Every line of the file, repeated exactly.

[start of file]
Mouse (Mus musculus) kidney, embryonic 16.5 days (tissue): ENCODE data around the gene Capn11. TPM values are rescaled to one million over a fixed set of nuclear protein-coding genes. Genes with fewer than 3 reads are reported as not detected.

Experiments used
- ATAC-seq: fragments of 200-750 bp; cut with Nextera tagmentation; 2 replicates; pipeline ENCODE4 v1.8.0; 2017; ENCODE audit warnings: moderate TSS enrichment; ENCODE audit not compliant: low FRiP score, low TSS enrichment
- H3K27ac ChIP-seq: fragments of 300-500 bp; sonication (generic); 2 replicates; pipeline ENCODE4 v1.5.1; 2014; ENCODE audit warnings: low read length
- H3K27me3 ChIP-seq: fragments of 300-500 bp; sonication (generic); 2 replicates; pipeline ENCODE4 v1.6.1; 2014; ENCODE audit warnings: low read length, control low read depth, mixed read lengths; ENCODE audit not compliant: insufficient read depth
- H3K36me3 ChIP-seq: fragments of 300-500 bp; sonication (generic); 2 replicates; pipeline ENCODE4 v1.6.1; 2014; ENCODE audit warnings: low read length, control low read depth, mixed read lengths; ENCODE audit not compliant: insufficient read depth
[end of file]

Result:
Mouse (Mus musculus) kidney, embryonic 16.5 days (tissue): ENCODE data around the gene Capn11. TPM values are rescaled to one million over a fixed set of nuclear protein-coding genes. Genes with fewer than 3 reads are reported as not detected.

Experiments used
- ATAC-seq: fragments of 200-750 bp; cut with Nextera tagmentation; 2 replicates; pipeline ENCODE4 v1.8.0; 2017; ENCODE audit warnings: moderate TSS enrichment; ENCODE audit not compliant: low FRiP score, low TSS enrichment
- H3K27ac ChIP-seq: fragments of 300-500 bp; sonication (generic); 2 replicates; pipeline ENCODE4 v1.5.1; 2014; ENCODE audit warnings: low read length
- H3K27me3 ChIP-seq: fragments of 300-500 bp; sonication (generic); 2 replicates; pipeline ENCODE4 v1.6.1; 2014; ENCODE audit warnings: low read length, control low read depth, mixed read lengths; ENCODE audit not compliant: insufficient read depth
- H3K36me3 ChIP-seq: fragments of 300-500 bp; sonication (generic); 2 replicates; pipeline ENCODE4 v1.6.1; 2014; ENCODE audit warnings: low read length, control low read depth, mixed read lengths; ENCODE audit not compliant: insufficient read depth